I have recently formatted fifteen of my older novels for ebook, most of them out-of-print as well as released three new projects (a novella, a chapter book, and a romantic suspense novel). Formatting for the Kindle came first because it was the most accessible to me, they have a huge platform, and they had a DRM option, which I feel is important for writers to protect their copyright. (I know there are ways around DRM, and there are always people out there who are dishonest and forward ebooks to others, but at least the average Joe thinks twice about doing so if the DRM is in place. NOTE: Forwarding ebooks to others who haven’t bought them is against the law.) I have also recently put most of these books on the Nook, which turned out to be just as easy, though they don’t sell as well.
The most exciting thing about ebooks is that I can offer these books at a third of the price of the printed copies. Yay!
|A Bid For Love – available on ebook!|
But I still get emails asking when I’m going to get these books in print. Well, for my new releases, they will definitely go to press eventually with my regular publishers, but for the older books that have already seen several print runs, the matter is more complicated. You see, my ebooks have sold enough to make it worth the time I took to put them there, and I’m hoping that promotions I can do with my limited free time will to raise sales, but I won’t be able to hire a typesetter and someone to figure out the print-on-demand options offered by CreateSpace (the print “sister” to Amazon ebooks). That means I have to wait until I have time to learn how to typeset the books myself. I have to do it ALL myself or risk losing money to print the older books.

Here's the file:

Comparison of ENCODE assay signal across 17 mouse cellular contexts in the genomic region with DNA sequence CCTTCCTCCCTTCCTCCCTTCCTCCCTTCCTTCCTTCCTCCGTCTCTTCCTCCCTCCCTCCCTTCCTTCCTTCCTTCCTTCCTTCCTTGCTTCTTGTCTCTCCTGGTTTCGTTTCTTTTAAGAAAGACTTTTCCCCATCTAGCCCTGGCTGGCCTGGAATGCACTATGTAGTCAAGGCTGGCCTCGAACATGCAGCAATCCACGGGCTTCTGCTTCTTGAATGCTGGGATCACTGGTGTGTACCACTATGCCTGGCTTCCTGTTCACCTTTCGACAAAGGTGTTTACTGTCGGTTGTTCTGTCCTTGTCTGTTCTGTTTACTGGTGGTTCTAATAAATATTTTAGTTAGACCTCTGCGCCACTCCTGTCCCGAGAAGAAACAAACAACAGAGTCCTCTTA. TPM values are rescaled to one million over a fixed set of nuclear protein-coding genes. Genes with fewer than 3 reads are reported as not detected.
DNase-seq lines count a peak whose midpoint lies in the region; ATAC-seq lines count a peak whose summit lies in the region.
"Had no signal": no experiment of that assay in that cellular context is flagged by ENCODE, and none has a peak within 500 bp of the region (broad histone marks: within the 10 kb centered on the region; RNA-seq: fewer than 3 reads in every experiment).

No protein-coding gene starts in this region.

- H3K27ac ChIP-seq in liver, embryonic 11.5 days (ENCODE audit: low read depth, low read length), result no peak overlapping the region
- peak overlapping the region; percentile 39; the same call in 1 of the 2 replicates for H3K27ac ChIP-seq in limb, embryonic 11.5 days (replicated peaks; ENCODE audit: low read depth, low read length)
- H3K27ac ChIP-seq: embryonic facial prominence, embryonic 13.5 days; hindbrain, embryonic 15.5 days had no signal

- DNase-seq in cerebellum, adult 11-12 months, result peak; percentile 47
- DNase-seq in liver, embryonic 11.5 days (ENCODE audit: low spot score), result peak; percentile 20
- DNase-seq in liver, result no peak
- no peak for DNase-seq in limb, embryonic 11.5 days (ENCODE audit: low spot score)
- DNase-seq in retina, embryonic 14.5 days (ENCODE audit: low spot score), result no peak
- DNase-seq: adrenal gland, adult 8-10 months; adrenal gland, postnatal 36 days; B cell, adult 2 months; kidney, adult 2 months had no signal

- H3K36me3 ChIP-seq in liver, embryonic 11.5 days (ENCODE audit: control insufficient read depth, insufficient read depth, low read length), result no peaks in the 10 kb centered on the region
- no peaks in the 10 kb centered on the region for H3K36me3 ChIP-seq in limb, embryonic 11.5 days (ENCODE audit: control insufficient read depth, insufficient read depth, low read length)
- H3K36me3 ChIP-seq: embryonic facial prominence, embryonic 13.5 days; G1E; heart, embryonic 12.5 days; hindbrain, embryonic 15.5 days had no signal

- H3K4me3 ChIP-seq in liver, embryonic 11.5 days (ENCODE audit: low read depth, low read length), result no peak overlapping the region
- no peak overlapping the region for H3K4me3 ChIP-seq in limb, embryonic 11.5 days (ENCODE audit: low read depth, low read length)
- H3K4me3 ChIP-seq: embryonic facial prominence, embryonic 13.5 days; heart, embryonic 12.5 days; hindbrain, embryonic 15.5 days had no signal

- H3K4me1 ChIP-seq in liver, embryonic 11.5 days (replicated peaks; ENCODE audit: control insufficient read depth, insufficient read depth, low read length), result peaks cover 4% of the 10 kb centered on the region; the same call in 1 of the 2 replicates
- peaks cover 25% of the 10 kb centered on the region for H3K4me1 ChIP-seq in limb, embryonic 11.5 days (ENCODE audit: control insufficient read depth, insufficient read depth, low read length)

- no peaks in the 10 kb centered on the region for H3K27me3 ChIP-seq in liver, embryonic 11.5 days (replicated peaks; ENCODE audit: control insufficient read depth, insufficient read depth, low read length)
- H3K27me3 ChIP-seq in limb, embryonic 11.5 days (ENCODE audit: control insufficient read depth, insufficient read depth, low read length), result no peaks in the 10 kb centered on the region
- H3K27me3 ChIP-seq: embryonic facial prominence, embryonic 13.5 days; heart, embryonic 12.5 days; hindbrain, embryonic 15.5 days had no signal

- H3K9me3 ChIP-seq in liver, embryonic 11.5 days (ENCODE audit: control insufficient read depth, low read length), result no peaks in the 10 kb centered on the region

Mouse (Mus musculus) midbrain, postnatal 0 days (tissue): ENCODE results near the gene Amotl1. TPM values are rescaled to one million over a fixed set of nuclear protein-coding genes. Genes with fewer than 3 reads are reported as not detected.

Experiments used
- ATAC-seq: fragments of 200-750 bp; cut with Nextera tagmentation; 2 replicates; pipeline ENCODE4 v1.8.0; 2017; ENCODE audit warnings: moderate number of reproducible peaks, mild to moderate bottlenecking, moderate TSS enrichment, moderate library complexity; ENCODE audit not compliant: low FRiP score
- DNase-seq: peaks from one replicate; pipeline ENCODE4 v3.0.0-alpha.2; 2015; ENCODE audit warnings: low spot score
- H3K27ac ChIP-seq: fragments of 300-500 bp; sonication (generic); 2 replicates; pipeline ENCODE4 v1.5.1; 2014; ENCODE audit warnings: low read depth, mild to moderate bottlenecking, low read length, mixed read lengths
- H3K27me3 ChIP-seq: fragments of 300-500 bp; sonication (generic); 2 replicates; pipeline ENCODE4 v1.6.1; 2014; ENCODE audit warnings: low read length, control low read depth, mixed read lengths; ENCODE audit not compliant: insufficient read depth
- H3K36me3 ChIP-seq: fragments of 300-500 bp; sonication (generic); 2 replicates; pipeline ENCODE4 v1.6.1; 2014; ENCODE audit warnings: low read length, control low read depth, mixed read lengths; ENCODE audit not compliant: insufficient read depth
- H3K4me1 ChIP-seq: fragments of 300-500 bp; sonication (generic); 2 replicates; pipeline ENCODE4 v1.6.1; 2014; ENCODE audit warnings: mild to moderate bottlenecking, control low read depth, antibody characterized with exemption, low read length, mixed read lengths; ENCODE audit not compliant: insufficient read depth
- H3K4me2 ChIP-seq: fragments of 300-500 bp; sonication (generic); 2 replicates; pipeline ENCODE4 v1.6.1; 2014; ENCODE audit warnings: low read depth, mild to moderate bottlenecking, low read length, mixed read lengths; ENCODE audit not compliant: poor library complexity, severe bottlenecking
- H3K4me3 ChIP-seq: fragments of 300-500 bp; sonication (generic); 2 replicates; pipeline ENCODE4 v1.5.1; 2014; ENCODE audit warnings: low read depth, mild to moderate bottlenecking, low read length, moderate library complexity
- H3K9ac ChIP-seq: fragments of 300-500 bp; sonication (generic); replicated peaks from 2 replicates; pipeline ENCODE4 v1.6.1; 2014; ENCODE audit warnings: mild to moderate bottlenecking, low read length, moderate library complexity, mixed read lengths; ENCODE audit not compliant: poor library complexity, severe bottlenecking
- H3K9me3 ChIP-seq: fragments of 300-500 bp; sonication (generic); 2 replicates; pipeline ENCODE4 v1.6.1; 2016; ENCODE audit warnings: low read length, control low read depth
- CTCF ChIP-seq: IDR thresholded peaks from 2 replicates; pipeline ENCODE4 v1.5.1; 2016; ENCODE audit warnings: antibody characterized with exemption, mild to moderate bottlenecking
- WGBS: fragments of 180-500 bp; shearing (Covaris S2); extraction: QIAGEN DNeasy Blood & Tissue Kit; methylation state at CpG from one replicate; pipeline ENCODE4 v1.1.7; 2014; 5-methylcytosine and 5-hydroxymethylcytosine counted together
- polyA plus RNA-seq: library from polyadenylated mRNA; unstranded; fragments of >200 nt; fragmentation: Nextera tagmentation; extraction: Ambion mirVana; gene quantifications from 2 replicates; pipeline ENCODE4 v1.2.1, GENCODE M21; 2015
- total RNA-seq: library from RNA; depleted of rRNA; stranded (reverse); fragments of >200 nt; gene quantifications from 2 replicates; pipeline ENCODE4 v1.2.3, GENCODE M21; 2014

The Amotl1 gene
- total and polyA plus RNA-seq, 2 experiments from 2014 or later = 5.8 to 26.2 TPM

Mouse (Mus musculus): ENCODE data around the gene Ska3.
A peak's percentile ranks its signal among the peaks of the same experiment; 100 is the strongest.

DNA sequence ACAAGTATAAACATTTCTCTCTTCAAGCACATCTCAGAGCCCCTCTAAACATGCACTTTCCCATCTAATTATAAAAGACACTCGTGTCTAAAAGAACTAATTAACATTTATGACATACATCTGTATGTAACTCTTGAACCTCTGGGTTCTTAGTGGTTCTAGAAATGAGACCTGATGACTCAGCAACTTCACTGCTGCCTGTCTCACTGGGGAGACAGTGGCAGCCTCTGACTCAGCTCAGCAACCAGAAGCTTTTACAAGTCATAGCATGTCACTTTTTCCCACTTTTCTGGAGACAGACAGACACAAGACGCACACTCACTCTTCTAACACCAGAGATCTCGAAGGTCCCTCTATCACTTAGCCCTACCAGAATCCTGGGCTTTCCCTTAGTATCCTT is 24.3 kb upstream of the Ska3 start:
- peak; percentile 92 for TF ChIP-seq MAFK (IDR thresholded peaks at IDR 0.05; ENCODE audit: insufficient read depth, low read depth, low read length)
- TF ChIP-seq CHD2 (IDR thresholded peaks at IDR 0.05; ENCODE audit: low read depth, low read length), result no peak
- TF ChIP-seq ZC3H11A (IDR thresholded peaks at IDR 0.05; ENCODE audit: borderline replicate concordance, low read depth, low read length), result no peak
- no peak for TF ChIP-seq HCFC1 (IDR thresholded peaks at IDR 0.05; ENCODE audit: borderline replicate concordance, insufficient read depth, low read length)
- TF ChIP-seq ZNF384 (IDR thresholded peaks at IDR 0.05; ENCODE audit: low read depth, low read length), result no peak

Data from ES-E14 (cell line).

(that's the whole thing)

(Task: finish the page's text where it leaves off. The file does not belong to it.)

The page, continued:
All that takes time away from my “day” job of writing for my regular publisher. When I do release the older books in print, I will have to charge the higher price demanded by the print-on-demand company, which prints a book at a time, as opposed to traditional publishing which prints larger amounts, but which have to be all paid for in advance—something you can’t do for older books that will likely sell fewer than ten percent of the ebook copies.
That means the people who want my older books in print form have to pay three times what they would have paid for the same ebook. No more books for $5.99 or $6.99. Nope, they would be $14.99 or more like the $17.99 that my publisher charges for my new novels. Yikes!
So if someone bought ten of my older ebooks instead of print copies, they would save more than enough to buy a Kindle. Or throw in the other five, and two of my newer books (my publisher discounts even new ebooks from $17.95 to $9.99), and with your savings, you could buy a Kindle Fire or a nice Android phone or an iPod and download a Kindle app. Once you have done this, you can get the less expensive ebooks, AND you are also ready to participate in any free ebooks offer authors/publishers sometimes send out during promotions. Win-win! And you never have to worry about not having enough room for more books.
Now I haven’t mentioned the Nook because I sell less than ten percent of my ebooks there, and it’s because of Amazon’s KDP program, that authors and publishers can occasionally offer books for free during very limited promotion days. So, if you have a Nook, you’ll need to root it or buy a special card if you want Kindle books.
That said, I want to invite you to download two FREE Kindle books to jumpstart your savings!
What better way to celebrate the start of summer than by stocking up on books? This is the perfect opportunity to get that Kindle you always wanted—or download the Kindle app for your iPad or computer and read for free!
A Bid For Love – a heart-stopping contemporary romantic suspense novel by Rachel Ann Nunes.
The Captain of Her Heart – an intensely romantic historical novel set in the Revolutionary War period by Anita Stansfield.
Join us any time on Saturday May 26th-27th, and pass this on to friends and family. Make sure you mark the date on your phones and calendars because you don’t want to miss it!